Grace Potter and the Nocturnals, Grace Potter and the Nocturals
(Hollywood Records, CD)
It is interesting that Grace Potter & the Nocturnals’ third full-length album is self-titled, a designation usually reserved for debut efforts. The implication — to the casual observer and/or anyone who has read the narrative floated by their label — is that the Vermont-based rock-stars-in-training have finally come into their own. They have found themselves. However, a cynic might raise an eyebrow at this notion, pointing to the band’s tumultuous past year as evidence that they are further from being “themselves” than ever before.
To recap, GPN “parted ways” with longtime bassist Bryan Dondero in one of the uglier — and, in retrospect, downright strange — splits in recent memory. They replaced him with bassist-for-hire Catherine Popper, late of Hem and Ryan Adams and The Cardinals. They also added talented Queen City axe man Benny Yurco as rhythmic muscle. Further muddying the picture, their label chose to shelve a much-ballyhooed record made with T-Bone Burnett. Bigwig producer Mark Batson (Dave Matthews Band, Eminem, Alicia Keys) ultimately helmed this project and also cowrote several of its songs. And this is supposed to be the “real” Grace Potter & the Nocturnals?
GPN have always set their sights on lofty commercial success and have never been bashful or remotely apologetic about it. From their 2005 debut Nothing But the Water to their presumed 2007 breakout This Is Somewhere, the band has crafted a sound and an aesthetic tailor made for airbrushed, radio-rock glory. Grace Potter & the Nocturnals is the culmination of those efforts.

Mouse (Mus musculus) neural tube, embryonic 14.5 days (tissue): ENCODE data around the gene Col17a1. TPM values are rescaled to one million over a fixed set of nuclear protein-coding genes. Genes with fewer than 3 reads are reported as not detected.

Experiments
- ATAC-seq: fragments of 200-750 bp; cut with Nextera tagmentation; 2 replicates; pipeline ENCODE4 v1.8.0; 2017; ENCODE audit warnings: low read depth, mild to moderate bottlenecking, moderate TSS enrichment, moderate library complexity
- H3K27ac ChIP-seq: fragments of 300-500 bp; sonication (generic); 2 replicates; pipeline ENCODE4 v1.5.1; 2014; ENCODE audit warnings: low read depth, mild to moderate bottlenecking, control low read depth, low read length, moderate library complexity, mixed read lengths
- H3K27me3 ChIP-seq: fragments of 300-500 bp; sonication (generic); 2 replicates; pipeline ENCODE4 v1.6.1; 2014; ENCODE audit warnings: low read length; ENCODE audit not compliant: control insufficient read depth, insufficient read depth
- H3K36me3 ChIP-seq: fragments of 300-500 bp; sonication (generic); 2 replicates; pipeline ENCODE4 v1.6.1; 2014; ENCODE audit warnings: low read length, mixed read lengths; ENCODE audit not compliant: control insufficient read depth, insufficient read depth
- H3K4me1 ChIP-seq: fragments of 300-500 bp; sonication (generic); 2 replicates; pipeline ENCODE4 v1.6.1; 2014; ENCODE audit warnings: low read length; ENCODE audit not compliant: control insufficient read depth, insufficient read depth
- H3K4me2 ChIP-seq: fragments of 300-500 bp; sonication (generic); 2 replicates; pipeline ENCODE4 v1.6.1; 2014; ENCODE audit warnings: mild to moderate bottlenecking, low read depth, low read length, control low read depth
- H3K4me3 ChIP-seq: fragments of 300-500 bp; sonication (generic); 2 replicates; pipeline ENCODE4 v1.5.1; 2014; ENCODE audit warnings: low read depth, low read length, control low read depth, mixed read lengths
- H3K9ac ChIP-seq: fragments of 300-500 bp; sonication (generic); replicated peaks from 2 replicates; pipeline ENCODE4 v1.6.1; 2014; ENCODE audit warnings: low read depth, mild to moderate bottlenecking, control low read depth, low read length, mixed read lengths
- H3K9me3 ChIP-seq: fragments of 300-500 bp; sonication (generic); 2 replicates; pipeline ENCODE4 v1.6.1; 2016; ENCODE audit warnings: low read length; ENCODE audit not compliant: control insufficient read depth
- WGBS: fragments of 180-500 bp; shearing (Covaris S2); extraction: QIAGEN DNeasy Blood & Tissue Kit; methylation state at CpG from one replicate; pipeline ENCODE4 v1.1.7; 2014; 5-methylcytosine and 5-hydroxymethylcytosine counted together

Over the years, Potter has gradually and gleefully shed her down-home country-girl image for that of a hypersexualized starlet. It’s a role she embraces from the album’s lusty opening grunt — yes, grunt — on “Paris (Ooh La La).” Throughout the song, the singer is fairly bursting with raw, hot-blooded energy. It seems little Gracie Potter from Waitsfield is all growed up.
“Oasis” overtly cops My Morning Jacket’s reverb-drenched psychedelic rock. It’s a passable, if watered-down, imitation that likely will play well on modern rock radio.
“Goodbye Kiss” is a laid-back, reggae-tinged pop number and a welcome change of pace that leads in to the album’s first single, “Tiny Light.” The latter is eerily reminiscent of k.d. lang’s “Constant Craving.”
Potter and co. front-loaded the album, and the latter half is a mixed bag. “Colors” is a clumsy, piano-driven ballad written in response to the election of President Obama. “Money” is white-bread blues-rock at its most schlocky and pandering. Still, there are some better moments to be had, in particular the playful “One Short Night” and the rowdy “Hot Summer Night.”
At this point, Grace Potter and the Nocturnals are what they are: a calculated, factory-fresh, ready-for-prime-time rock band. Fittingly, that is exactly reflected by Grace Potter & the Nocturnals, the record. It hits stores everywhere on Tuesday, June 8.